Do you have favorite salad greens?  What grows well in your area?  Do tell!

Copyright 2010 Ozarkhomesteader.  Short excerpts with full URL and attribution to Ozarkhomesteader are welcome.  Please ask me for permission to use photographs.

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We were recently fortunate enoughto inherit a family-sized smoker.  We have a nice small one that we can use on a stove top–that’s lots of fun!–but it’s pretty much limited to smoking a few servings at a time.  Today we are  using the bigger smoker for a whole chicken, and we’ve brined it to yield a recipe that reminds us of a blend of Southern barbeque from around the region.  We’ve used lots of vinegar but also lots of heat in the brine, and I added chili powder to the rub.  That means this barbeque lacks ties to any distinctive Southern soil but nicely blends our roots (North Carolina, Georgia, Arkansas, and Texas).

Both smoking and brining are age-old culinary tricks to preserve food.  That said, we aren’t planning on letting this chicken sit around for long!  I have never declared food “righteous” before in my life, and I don’t think Mr. Homestead has either, but both of us agreed that the term could be applied to this incredibly juicy, smoky, spicy bird.

Start by preparing your brine.

Brine

  • 1 cup canning salt
  • 1 cup tabasco
  • 4-6 whole cloves
  • 1/2-3/4 cup molasses
  • sufficient water to completely cover the bird

Boil together about 4 cups of water with the salt to get the salt to dissolve.  Now add the molasses.  Finally, add the tabasco.  Chill the mixture, and then pour it and sufficient water to cover over your bird in a non-reactive, non-plastic container that’s large enough to get the bird completely covered with the mixture.  I used an enameled canning pot, but you could use glass or stainless steel.  Note:  Had I had a pot with a smaller diameter, I could have used less brine.  As it was, I’ll be in the market for a better briner for chicken than my big canning pot, which works great for a big turkey but is wasteful for the smaller bird. Leave the bird in the brine for about 24 hours.  Now take it out and dry it off.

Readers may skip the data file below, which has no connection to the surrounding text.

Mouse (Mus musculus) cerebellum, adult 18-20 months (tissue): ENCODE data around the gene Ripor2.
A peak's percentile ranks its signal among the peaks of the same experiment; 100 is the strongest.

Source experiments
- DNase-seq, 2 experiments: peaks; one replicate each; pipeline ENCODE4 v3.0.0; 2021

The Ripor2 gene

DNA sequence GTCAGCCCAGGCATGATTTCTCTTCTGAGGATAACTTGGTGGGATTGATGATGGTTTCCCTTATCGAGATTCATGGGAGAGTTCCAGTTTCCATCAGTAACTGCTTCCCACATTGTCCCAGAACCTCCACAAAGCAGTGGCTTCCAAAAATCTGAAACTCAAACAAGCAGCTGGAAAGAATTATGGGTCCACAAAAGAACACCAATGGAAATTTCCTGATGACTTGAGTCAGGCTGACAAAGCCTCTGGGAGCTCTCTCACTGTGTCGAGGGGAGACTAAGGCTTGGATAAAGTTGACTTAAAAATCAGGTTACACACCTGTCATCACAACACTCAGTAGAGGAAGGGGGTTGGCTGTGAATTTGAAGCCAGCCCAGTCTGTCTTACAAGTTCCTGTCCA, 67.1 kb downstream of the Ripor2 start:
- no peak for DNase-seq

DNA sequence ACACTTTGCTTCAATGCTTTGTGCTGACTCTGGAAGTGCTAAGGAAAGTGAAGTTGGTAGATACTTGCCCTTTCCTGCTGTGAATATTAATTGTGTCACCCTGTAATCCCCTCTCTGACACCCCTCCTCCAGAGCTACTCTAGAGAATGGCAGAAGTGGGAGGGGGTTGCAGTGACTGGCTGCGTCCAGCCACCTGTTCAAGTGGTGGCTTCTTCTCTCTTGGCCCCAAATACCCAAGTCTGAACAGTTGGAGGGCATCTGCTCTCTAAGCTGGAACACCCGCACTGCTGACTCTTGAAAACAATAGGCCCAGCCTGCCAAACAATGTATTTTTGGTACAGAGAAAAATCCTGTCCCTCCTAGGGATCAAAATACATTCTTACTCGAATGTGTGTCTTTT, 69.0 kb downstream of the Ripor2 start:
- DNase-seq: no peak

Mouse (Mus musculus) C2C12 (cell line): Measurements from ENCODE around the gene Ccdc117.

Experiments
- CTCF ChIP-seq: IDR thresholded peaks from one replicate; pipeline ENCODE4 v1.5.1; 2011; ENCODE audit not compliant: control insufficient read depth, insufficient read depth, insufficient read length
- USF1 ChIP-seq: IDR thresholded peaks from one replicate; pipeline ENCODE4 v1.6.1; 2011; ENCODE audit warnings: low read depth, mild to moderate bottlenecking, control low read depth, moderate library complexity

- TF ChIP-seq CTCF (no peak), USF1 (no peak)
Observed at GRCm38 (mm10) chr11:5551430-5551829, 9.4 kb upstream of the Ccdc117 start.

Are you wondering what to do with your leftover brine?  It’ll make a great weed killer.  Just be sure not to use too much, as the salt will hang around and kill nearby plants.  It’s both the salt and the vinegar that kills, although frankly straight vinegar is better than this watered-down mix.